A return to the professional scene saw him join the Newcastle Jets under new manager Branko Culina in early 2009, helping the 2008 A-League Champions qualify for the Asian Champions League Round of 16. Milicevic was also part of the last Jets squad to reach the A-League finals in 2010.

He exited the Hunter in January 2011 having made himself a fan favourite with the club’s active supporter group the Squadron.

A short stint in the VPL with Eddie Krncevic’s South Melbourne paved the way for Milicevic to finally live out his dream by joining Hajduk Split in June 2011.


Milicevic immediately endeared himself to the club’s passionate Torcida supporter group before being made vice-captain (captaining friendly games) by manager and Bulgarian football legend Krasimir Balakov.

Despite a promising start to life in Split, the 30-year-old exited the Poljud in January 2012 after five league appearances for the Pride of Dalmatia. While his departure from the club was blamed on persistent injuries at the time, Milicevic lifted the lid on the real reasons behind his exit.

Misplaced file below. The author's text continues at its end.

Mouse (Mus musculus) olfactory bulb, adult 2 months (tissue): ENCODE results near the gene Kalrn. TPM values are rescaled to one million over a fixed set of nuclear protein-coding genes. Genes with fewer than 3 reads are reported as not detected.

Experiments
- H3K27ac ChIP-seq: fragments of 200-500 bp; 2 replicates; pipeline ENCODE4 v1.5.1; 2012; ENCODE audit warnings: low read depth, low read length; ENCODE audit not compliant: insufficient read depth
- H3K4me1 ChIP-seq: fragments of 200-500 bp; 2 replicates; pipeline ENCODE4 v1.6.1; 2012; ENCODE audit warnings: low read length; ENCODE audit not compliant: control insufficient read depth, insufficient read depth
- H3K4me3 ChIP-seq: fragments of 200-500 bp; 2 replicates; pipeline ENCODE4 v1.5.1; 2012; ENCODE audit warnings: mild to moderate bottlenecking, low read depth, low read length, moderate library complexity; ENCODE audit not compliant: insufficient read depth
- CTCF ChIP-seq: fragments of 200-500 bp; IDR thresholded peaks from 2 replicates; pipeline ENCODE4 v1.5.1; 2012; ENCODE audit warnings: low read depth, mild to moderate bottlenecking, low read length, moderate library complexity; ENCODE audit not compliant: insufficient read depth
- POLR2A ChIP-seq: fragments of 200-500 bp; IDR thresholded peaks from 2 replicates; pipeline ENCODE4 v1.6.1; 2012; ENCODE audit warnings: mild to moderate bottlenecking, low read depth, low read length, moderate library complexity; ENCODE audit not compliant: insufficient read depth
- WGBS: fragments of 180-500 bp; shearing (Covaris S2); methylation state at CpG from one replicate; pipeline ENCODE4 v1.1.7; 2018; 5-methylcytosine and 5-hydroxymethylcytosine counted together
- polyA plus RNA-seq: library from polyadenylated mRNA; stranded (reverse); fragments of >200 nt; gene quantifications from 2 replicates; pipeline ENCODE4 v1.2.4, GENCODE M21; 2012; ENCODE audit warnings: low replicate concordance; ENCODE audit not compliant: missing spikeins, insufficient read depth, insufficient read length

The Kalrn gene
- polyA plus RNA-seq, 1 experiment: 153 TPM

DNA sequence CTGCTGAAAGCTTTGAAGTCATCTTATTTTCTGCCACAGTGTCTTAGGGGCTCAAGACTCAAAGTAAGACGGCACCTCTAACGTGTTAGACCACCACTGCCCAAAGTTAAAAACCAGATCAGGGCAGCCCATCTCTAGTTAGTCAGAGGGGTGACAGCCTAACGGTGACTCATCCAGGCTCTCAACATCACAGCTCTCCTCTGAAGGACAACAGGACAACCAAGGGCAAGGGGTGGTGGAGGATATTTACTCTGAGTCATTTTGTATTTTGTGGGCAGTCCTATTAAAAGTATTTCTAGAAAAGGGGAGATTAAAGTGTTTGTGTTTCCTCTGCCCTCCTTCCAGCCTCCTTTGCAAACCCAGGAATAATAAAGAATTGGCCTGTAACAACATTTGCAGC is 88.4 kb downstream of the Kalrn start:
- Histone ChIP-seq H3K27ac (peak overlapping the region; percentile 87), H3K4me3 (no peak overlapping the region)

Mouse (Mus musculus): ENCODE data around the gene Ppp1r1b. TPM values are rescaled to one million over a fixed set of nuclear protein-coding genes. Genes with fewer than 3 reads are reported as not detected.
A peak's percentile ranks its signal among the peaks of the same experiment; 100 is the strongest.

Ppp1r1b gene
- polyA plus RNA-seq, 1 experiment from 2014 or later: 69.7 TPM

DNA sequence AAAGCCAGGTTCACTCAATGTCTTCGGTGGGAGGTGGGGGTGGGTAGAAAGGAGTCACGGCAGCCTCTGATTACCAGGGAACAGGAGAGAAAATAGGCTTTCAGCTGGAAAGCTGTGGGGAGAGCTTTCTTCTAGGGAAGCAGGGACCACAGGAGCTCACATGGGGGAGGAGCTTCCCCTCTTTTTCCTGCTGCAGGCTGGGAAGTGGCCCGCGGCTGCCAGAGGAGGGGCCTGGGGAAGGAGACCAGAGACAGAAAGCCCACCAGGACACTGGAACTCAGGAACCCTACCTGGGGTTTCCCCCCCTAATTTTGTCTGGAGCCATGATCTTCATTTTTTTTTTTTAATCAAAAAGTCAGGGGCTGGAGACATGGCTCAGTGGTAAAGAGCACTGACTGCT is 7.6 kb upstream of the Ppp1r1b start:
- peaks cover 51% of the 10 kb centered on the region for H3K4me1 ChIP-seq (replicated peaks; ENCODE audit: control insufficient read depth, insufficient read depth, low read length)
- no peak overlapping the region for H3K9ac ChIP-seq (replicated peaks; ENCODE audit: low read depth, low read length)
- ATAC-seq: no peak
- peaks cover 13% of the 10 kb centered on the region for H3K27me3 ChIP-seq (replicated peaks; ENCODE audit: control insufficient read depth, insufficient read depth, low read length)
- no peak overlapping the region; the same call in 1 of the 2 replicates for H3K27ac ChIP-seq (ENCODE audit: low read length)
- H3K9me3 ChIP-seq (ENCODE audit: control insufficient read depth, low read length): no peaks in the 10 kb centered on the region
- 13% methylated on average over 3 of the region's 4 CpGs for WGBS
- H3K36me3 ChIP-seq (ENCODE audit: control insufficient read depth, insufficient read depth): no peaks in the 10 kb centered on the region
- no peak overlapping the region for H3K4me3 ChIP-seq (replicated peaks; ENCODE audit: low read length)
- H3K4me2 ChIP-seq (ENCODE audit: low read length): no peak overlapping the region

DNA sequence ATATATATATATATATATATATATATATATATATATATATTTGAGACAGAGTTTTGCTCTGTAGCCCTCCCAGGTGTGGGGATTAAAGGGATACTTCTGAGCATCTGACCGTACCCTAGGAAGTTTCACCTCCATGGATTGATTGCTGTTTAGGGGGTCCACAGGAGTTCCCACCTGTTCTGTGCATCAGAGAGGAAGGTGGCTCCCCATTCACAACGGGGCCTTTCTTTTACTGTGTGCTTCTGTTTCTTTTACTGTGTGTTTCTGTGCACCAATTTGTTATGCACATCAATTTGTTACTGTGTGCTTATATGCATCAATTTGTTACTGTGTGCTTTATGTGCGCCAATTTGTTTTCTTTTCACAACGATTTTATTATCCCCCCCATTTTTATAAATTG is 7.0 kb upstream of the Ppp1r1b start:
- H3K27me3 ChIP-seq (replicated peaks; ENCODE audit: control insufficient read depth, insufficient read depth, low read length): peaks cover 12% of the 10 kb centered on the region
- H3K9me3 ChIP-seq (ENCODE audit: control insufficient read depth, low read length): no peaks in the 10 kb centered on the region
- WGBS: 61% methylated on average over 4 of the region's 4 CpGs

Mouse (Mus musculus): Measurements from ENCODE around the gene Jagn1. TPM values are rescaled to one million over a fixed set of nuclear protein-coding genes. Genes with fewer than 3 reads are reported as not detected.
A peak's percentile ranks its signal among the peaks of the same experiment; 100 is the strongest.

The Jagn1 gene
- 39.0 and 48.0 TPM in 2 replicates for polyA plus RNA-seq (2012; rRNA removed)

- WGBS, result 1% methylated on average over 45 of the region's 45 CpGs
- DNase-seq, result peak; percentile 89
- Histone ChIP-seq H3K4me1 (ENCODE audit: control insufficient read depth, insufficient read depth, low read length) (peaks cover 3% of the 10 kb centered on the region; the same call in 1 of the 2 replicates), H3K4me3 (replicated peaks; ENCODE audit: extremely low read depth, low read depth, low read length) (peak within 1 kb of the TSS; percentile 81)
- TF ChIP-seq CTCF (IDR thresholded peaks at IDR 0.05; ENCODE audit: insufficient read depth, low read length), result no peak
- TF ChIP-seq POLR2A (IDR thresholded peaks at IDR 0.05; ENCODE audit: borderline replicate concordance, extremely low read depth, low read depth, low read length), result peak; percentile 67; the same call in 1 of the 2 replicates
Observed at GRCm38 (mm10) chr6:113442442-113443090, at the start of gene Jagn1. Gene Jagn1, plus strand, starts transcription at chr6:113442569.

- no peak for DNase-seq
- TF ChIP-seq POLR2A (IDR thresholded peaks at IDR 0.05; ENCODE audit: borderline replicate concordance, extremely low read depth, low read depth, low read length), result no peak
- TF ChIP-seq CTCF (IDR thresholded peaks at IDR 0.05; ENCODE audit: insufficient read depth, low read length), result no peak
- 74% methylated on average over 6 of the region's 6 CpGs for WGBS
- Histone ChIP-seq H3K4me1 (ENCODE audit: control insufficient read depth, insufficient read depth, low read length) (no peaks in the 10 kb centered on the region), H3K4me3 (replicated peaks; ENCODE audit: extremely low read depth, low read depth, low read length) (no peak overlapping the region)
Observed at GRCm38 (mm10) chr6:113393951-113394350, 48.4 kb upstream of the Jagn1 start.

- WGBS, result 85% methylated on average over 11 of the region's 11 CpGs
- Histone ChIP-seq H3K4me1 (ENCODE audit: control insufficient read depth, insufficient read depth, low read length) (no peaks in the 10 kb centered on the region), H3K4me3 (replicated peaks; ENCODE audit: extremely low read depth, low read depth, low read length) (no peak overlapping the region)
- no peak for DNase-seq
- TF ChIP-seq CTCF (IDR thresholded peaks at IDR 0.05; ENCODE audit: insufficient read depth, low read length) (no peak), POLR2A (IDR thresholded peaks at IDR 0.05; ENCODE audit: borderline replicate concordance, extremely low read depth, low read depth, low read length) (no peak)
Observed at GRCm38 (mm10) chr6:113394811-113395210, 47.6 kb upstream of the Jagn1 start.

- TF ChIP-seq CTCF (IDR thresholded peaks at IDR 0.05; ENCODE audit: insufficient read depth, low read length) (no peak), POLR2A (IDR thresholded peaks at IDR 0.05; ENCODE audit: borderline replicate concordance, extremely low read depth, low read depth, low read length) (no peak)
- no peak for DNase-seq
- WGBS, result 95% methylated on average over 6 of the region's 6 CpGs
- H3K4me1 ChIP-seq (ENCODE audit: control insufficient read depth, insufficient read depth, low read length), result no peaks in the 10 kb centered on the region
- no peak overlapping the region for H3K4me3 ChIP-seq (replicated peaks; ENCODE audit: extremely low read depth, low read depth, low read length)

“I hurt my calf early on and was struggling to get back and I played in games without training, but what actually happened was that we weren’t getting paid for six months.

“There was a press conference and the local journalists asked me if this sort of thing happened back in Australia. I told them it did back in Newcastle where the FFA owns the club and the league essentially take over if the club can’t pay their players.

“I said this innocently and the next day the papers reported that I said the board and the president need to get the sack. The president had not watched the whole press conference and turned on me by absolutely smashing me in the papers before banishing me into the second team.

“It wasn’t because of performance, injuries or anything like that, but rather because the papers flipped the press conference and the president was a young guy who was only in that position due to politics and he just went for me.”

A victim of internal club politics which is often a normal part of football in Croatia, Milicevic prefers to remember the good moments of his time on the Adriatic coast.

“Although it was unfortunate, I got play against Dinamo – who had Mateo Kovacic in the team as well as Milan Badelj and Sammir – and I remember us scoring a goal against them in a packed stadium with 50 flares stopping the game for 10 minutes.